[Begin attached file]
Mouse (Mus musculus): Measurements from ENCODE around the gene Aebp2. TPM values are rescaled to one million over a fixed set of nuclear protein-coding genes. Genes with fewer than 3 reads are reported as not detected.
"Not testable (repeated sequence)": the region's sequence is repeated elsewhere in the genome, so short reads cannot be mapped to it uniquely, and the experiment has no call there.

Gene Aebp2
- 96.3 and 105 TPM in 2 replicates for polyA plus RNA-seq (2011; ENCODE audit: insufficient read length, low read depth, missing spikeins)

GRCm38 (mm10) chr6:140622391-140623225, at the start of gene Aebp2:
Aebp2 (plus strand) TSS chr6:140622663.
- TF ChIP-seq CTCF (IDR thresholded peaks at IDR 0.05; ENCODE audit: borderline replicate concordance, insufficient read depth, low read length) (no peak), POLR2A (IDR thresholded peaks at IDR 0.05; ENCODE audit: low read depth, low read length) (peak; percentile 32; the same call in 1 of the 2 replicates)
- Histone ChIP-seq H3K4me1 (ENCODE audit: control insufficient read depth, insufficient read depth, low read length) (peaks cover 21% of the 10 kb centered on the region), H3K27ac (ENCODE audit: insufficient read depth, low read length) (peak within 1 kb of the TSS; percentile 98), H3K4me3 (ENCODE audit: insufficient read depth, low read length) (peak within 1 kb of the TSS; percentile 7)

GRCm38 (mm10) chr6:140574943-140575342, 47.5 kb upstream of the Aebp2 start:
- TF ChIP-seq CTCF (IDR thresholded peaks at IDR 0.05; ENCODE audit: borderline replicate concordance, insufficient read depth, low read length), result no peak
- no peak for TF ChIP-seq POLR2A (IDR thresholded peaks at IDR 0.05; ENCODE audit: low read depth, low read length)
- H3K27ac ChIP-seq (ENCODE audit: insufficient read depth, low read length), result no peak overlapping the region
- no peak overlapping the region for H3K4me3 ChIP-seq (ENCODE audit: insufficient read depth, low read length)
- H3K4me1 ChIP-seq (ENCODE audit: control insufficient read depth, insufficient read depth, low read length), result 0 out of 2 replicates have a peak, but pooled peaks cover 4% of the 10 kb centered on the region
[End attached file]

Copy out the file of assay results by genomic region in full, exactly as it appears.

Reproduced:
Mouse (Mus musculus): Measurements from ENCODE around the gene Aebp2. TPM values are rescaled to one million over a fixed set of nuclear protein-coding genes. Genes with fewer than 3 reads are reported as not detected.
"Not testable (repeated sequence)": the region's sequence is repeated elsewhere in the genome, so short reads cannot be mapped to it uniquely, and the experiment has no call there.

Gene Aebp2
- 96.3 and 105 TPM in 2 replicates for polyA plus RNA-seq (2011; ENCODE audit: insufficient read length, low read depth, missing spikeins)

GRCm38 (mm10) chr6:140622391-140623225, at the start of gene Aebp2:
Aebp2 (plus strand) TSS chr6:140622663.
- TF ChIP-seq CTCF (IDR thresholded peaks at IDR 0.05; ENCODE audit: borderline replicate concordance, insufficient read depth, low read length) (no peak), POLR2A (IDR thresholded peaks at IDR 0.05; ENCODE audit: low read depth, low read length) (peak; percentile 32; the same call in 1 of the 2 replicates)
- Histone ChIP-seq H3K4me1 (ENCODE audit: control insufficient read depth, insufficient read depth, low read length) (peaks cover 21% of the 10 kb centered on the region), H3K27ac (ENCODE audit: insufficient read depth, low read length) (peak within 1 kb of the TSS; percentile 98), H3K4me3 (ENCODE audit: insufficient read depth, low read length) (peak within 1 kb of the TSS; percentile 7)

GRCm38 (mm10) chr6:140574943-140575342, 47.5 kb upstream of the Aebp2 start:
- TF ChIP-seq CTCF (IDR thresholded peaks at IDR 0.05; ENCODE audit: borderline replicate concordance, insufficient read depth, low read length), result no peak
- no peak for TF ChIP-seq POLR2A (IDR thresholded peaks at IDR 0.05; ENCODE audit: low read depth, low read length)
- H3K27ac ChIP-seq (ENCODE audit: insufficient read depth, low read length), result no peak overlapping the region
- no peak overlapping the region for H3K4me3 ChIP-seq (ENCODE audit: insufficient read depth, low read length)
- H3K4me1 ChIP-seq (ENCODE audit: control insufficient read depth, insufficient read depth, low read length), result 0 out of 2 replicates have a peak, but pooled peaks cover 4% of the 10 kb centered on the region